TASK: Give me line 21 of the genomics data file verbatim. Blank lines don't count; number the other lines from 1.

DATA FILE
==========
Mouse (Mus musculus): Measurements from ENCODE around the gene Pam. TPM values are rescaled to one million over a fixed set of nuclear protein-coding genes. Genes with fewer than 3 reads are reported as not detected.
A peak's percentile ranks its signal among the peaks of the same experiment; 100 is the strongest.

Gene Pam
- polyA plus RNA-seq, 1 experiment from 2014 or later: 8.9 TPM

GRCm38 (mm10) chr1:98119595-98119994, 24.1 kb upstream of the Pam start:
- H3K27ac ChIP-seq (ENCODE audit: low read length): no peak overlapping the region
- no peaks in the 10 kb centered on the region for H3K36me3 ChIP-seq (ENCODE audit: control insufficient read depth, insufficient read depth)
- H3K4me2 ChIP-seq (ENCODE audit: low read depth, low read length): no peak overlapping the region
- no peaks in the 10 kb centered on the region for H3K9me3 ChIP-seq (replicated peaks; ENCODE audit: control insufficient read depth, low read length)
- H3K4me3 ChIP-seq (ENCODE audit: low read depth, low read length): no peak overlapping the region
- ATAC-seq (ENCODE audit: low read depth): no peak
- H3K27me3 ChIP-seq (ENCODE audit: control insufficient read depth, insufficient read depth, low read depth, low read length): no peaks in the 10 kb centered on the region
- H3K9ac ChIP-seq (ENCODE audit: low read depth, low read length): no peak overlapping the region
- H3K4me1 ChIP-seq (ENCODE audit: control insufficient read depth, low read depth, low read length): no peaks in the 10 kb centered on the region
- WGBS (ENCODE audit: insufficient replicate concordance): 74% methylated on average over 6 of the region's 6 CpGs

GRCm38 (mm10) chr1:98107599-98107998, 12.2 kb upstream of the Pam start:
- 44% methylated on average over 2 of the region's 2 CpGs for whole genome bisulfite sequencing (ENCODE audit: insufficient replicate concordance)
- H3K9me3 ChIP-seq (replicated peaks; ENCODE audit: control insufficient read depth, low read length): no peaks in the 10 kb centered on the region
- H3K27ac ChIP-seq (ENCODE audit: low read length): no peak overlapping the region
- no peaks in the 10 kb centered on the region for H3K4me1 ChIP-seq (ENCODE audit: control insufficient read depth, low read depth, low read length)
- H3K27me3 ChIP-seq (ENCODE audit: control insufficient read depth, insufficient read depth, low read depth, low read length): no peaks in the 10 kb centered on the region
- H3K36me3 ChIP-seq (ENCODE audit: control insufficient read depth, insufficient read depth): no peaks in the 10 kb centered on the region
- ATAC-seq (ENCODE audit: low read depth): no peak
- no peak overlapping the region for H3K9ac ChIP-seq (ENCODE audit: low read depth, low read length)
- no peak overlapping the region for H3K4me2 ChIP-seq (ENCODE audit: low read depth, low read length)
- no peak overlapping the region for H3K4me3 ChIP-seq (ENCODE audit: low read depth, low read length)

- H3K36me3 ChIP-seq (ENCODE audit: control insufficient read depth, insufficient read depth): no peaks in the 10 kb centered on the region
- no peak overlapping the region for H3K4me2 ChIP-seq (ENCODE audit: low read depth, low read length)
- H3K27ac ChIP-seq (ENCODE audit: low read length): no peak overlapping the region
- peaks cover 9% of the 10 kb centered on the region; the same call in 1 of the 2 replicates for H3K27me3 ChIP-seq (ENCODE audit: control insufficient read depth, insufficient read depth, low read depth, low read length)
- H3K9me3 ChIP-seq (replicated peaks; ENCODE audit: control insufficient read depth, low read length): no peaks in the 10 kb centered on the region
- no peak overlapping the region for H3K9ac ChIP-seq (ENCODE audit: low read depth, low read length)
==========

- H3K27me3 ChIP-seq (ENCODE audit: control insufficient read depth, insufficient read depth, low read depth, low read length): no peaks in the 10 kb centered on the region